Let E be the information about the relative frequency of blacks and whites obtained in a sample with replacement from the urn confronting X in the toy example. What constitutes an inductive warrant for adding H_{B} to K^{+}E? K is the inquirer's initial state of full belief or background knowledge. K^{+}E is the state of full belief obtained by adding E to K together with all the logical consequences. Remember that, relative to K^{+}E, X is committed to being certain of the logical consequences of K and E while judging it a serious possibility with positive probability that H_{B} is false. If there is an inductive warrant for expanding K^{+}E by adding H_{B}, it is a warrant for becoming certain that H_{B}. After one becomes certain that H_{B}, there is no point in inquiring further as to the truth or falsity of H_{B}. As far as that issue is concerned, the weight of argument for or against H_{B} has reached a maximum.

This line of thinking seems to be consonant with Keynes's own, although his remarks at most gesture in this direction. Keynes explicitly claimed that the weight of argument associated with the probability argument a/h is always equal to the weight of argument associated with ~a/h. For an argument is always as near proving or disproving a proposition as it is to disproving or proving its contradictory (TP, p. 84).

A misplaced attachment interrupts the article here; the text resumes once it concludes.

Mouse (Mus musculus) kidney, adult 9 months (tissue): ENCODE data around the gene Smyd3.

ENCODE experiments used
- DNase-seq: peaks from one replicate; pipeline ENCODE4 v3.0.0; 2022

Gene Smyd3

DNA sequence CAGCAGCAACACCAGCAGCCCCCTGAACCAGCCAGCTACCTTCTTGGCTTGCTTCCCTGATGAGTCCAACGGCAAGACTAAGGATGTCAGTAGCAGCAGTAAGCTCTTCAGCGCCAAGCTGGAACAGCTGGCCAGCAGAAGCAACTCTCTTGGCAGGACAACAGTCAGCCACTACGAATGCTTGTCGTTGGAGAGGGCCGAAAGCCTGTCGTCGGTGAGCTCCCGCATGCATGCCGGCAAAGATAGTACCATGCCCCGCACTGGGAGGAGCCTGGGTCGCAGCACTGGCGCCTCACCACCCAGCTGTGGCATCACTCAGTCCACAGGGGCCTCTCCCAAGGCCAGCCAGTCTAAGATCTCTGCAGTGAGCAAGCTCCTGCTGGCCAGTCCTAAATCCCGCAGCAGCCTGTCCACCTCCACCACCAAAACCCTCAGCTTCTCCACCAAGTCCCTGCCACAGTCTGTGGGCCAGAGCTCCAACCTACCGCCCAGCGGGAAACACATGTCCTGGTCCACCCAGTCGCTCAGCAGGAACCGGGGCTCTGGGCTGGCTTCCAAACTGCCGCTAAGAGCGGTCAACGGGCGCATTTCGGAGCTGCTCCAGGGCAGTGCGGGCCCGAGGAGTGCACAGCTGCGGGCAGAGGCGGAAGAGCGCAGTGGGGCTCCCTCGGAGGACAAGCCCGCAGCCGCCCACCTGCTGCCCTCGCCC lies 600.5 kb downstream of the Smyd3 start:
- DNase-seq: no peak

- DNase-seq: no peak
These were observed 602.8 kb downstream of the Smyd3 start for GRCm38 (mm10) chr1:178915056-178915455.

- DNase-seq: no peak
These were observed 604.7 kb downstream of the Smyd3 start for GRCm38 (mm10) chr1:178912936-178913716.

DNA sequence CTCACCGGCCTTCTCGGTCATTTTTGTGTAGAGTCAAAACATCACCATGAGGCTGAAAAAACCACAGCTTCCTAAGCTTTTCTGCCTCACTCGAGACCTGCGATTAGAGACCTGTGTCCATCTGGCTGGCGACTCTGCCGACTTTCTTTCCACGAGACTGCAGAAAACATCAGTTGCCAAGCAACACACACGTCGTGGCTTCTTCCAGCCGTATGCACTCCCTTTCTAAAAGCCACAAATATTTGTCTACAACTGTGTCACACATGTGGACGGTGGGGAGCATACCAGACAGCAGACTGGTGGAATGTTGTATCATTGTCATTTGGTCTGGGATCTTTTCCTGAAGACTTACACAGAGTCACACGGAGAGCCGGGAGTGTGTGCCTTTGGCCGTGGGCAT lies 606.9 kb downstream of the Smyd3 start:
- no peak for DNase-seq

Thus, according to Keynes the weight of the argument a/h—that is, the weight of the argument in favor of a afforded by h—is equal to the weight of the argument ~a/h—that is, the weight of the argument against a afforded by h. This suggests that lurking behind weight of argument are two dual notions of positive warrant or support b(a/h) for a by h and negative warrant or support d(a/h) for a by h. Clearly, d(~a/h) = b(a/h).

The idea is that given the weight of the argument from h to a, that weight can support or "prove" to some degree that a or it can disprove it or it can do neither. When it supports a, it disproves ~a.

Given the pair of values d(a/h) and d(~a/h) [i.e., b(~a/h) and b(a/h)], the weight of argument for or against a given h is the maximum value in the pair.